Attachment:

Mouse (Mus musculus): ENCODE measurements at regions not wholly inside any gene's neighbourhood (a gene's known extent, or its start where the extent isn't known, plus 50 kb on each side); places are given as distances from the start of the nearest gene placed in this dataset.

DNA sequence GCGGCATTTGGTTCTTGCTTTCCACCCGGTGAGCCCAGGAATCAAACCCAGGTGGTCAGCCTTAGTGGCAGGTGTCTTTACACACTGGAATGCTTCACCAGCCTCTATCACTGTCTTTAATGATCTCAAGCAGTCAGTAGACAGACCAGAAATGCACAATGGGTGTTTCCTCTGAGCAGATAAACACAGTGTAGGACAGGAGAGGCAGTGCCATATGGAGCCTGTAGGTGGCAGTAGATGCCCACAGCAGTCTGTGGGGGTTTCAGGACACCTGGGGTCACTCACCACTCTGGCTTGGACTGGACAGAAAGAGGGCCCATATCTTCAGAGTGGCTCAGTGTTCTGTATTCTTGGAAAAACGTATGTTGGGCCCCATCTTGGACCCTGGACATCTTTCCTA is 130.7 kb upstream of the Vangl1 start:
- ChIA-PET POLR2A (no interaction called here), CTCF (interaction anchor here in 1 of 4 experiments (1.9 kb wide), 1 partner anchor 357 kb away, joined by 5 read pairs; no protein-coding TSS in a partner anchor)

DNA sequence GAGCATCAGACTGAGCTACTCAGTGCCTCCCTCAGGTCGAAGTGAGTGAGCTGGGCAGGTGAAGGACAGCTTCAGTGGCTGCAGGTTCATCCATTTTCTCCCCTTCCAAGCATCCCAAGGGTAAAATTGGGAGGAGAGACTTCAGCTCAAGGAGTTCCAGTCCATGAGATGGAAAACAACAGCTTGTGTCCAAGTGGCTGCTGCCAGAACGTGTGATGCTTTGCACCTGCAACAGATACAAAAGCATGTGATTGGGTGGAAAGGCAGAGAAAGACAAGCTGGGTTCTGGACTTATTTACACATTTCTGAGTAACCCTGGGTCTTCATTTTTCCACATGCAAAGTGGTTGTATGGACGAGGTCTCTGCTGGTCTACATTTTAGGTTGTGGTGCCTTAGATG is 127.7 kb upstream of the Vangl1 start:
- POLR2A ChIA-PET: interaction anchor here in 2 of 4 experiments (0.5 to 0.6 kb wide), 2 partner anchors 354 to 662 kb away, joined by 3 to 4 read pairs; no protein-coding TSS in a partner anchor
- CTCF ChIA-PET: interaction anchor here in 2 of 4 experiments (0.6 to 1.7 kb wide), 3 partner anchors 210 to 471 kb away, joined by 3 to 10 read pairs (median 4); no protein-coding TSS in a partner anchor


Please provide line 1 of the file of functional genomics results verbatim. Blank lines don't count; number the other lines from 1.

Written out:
Mouse (Mus musculus): ENCODE measurements at regions not wholly inside any gene's neighbourhood (a gene's known extent, or its start where the extent isn't known, plus 50 kb on each side); places are given as distances from the start of the nearest gene placed in this dataset.